nesses. Pereira and the other two women there consider each other coworkers or business partners and all offer unique, specialized services to make you look and feel beautiful. All three of these ladies have something to offer that most in the area don’t. For example, Brenda Mueller of Clearly You is the only laser technician in the area offering tattoo removal services. And while Laura Ellingboe of Paradise Massage offers massage therapy to many clients with different needs, her prenatal and oncology massages make her stand out from other massage therapists in the area. You can find more information about microblading on Pereira, Ellingboe, and Mueller’s websites or on their respective social media pages, where they share pictures of their work, and information about specials and deals.

VolumeOne.org 51 Sept. 21, 2016


THE RIGHT NIGHT OUT

Oakwood Mall fashion boutique gives back and looks good doing it WOR DS & PHOTOS: K AT I E L A R SON

I

t might sound odd to have a small fashion boutique in the center of a large, box-store mall, but that didn’t stop Kim and Adam Verheyden from going outside the box to open the Apricot Lane Boutique in Oakwood Mall in August. The store showcases a wide array of fashions for most women ages 20 and up, while promising to provide each customer with one-on-one attention as she mixes and matches the fun styles, prints, and colors. In celebration of Fashion Week, the store offered discounts and prizes as well as celebrated new fall fashions. So what’s in this fall? Ponchos, ponchos, and more ponchos (it’s hard to contain

Apricot Lane has several items for sale for which part of the proceeds are donated to a charitable organization.

my excitement) in just about every earth tone imaginable! “I really like the poncho because they are versatile,” explained Stacy Klawiter, store manager at the Eau Claire location. “They can be worn as a poncho, as a vest; they can be put over a dress to dress it up; they can also be belted.” Not into the poncho-wearing scene? It’s OK, because there is a bit of something for almost everyone, and merchandise is always changing due to the store’s policy of only buying six of everything. “With a few exceptions, once it is gone, it is gone,” Klawiter said. Supporting those in need on a national level is a regular practice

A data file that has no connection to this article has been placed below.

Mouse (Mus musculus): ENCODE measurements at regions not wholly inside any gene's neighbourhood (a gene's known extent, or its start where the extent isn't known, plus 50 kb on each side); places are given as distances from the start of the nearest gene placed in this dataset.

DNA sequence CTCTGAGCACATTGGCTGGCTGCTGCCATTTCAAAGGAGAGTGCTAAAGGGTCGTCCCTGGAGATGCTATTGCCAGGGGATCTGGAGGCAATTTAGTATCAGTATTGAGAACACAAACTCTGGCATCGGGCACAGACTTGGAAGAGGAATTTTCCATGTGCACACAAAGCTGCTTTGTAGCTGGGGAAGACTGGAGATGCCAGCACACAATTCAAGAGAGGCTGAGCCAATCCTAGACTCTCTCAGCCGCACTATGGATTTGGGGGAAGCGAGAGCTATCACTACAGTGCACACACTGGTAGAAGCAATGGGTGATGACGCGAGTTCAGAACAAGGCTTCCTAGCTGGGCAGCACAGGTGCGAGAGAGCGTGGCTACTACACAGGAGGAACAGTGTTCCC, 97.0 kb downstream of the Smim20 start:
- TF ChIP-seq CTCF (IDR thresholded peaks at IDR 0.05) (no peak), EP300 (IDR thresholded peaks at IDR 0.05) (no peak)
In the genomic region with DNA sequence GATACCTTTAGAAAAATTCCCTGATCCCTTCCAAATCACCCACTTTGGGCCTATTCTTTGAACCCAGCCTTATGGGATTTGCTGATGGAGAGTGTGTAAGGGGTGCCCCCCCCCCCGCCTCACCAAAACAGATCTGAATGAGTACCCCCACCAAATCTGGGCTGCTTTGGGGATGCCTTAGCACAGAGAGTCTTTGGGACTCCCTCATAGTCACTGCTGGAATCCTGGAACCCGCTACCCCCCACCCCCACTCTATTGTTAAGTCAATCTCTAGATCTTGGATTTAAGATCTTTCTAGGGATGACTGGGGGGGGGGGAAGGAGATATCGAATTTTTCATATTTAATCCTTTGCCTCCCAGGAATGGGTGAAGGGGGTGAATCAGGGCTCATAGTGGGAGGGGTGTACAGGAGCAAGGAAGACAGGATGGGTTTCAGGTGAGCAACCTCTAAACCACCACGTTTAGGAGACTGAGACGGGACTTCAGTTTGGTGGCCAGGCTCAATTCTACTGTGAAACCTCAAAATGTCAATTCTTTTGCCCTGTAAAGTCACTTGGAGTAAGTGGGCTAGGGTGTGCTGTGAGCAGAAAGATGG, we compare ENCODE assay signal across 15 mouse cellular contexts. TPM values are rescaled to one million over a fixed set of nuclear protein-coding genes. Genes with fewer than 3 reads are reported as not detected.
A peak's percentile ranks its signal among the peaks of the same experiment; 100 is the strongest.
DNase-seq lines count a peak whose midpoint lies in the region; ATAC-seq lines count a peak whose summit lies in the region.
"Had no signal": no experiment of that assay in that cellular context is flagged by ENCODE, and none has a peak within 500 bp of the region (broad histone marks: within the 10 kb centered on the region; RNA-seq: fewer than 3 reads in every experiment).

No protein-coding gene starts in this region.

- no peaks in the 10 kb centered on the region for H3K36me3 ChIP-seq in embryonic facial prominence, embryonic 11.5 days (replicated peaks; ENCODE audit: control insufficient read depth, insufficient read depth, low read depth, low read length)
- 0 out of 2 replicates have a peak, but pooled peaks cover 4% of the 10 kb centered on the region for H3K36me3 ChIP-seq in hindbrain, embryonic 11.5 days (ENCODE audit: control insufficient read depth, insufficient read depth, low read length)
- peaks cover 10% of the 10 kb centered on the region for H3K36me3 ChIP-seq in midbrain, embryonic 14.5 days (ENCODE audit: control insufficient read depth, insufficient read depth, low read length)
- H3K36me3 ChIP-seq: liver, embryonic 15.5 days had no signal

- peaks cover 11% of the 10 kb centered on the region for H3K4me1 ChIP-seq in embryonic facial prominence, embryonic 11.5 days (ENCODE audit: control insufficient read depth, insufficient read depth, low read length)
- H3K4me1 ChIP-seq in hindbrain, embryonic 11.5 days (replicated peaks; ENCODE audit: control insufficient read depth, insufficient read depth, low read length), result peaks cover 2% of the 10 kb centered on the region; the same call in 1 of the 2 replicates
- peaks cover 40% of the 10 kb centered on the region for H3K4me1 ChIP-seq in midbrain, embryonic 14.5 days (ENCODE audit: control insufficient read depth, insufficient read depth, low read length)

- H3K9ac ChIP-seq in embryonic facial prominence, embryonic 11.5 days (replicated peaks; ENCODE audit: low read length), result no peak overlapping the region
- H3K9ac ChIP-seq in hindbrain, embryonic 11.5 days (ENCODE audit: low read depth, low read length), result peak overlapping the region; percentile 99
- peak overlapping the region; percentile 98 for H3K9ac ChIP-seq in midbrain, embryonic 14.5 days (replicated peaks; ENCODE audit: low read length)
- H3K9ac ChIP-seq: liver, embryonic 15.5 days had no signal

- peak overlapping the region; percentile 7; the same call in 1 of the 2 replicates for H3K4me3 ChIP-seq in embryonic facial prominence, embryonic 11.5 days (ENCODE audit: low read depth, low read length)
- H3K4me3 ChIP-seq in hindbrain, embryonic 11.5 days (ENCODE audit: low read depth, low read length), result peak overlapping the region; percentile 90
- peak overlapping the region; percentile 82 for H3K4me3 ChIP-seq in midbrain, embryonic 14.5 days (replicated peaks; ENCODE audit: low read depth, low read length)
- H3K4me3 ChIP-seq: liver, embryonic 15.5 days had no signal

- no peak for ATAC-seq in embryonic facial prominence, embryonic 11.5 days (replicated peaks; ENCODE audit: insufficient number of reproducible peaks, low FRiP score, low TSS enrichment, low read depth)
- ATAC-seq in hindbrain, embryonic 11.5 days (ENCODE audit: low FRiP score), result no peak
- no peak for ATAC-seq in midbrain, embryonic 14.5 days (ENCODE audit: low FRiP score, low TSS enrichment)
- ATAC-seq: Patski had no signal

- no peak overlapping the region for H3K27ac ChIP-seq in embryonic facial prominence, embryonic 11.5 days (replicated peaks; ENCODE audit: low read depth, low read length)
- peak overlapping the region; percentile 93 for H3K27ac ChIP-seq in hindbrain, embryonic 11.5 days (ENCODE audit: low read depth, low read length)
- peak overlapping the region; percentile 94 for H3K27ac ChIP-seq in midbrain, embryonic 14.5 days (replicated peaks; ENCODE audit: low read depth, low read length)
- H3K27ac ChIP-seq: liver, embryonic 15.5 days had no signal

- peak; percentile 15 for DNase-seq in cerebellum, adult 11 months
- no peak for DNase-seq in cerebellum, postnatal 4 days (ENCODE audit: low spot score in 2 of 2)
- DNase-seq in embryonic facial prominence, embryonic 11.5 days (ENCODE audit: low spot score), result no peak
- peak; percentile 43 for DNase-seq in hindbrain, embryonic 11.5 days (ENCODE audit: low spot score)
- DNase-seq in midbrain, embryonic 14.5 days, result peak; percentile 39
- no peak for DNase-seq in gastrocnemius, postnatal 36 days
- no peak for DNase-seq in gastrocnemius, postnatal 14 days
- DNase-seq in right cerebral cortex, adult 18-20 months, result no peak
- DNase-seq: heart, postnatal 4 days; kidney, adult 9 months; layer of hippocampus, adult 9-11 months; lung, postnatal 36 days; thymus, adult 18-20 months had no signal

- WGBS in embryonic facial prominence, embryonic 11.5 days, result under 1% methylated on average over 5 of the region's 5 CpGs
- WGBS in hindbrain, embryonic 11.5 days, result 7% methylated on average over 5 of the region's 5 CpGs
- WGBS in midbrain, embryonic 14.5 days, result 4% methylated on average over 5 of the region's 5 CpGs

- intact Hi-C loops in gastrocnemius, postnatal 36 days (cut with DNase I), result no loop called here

“I really like the poncho because they are versatile. They can be worn as a poncho, as vest; they can be put over a dress to dress it up; they can also be belted.” S T AC Y K L AW I T E R ,

A PR ICOT L A N E BOUTIQU E

VolumeOne.org 52 Sept. 21, 2016


at Apricot Lane. Perhaps some of the best items in the store that emphasize giving back are the funky, wildly inappropriate socks emblazoned with messages that state what most people are thinking, but only a few would actually dare to say. The socks, produced by BlueQ Socks, help support Doctors Without Borders, according to the BlueQ website. In keeping with the philanthropic vibe, Apricot Lane also sells The Giving Keys, a pay-it-forward campaign out of L.A., and 3Strands accessories featuring the Red Seed in support of ending human trafficking throughout the world. Lastly, they sell bracelets and accessories produced by a global company called Good Work(s), in which 25 percent of the proceeds go to building solar panels and clean water systems in 12 rural areas.

In support of Breast Cancer Awareness, the store is throwing a Pink Party on Oct. 15. According to Klawiter, customers will receive 10 percent off of their purchases, and that 10 percent will be passed on to Breast Cancer Awareness charities. Check the Apricot Lane Facebook page for more details on the event. Struggle with shopping without the support (and brutal honesty) of your closest friends? No worries. Apricot Lane Boutique offers Ladies Night Out fashion parties. The “Hostess” grabs a small group of eager-to-shop women to mix and mingle with the clothes. The party “hostess” – as well as the loyal friends who tell her that the dress looks fabulous on her – receive discounts, can win prizes, and can even eat and enjoy drinks while circulating the store.

VolumeOne.org 53 Sept. 21, 2016

Valley Style 2016  
Valley Style 2016  
Advertisement